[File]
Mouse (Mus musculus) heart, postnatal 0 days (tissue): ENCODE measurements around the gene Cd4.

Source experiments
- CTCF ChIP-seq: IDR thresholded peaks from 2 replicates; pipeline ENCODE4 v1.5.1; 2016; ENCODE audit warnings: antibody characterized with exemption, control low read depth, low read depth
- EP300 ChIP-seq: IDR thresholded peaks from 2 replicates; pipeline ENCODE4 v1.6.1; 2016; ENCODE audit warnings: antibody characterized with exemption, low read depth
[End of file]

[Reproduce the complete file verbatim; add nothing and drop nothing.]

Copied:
Mouse (Mus musculus) heart, postnatal 0 days (tissue): ENCODE measurements around the gene Cd4.

Source experiments
- CTCF ChIP-seq: IDR thresholded peaks from 2 replicates; pipeline ENCODE4 v1.5.1; 2016; ENCODE audit warnings: antibody characterized with exemption, control low read depth, low read depth
- EP300 ChIP-seq: IDR thresholded peaks from 2 replicates; pipeline ENCODE4 v1.6.1; 2016; ENCODE audit warnings: antibody characterized with exemption, low read depth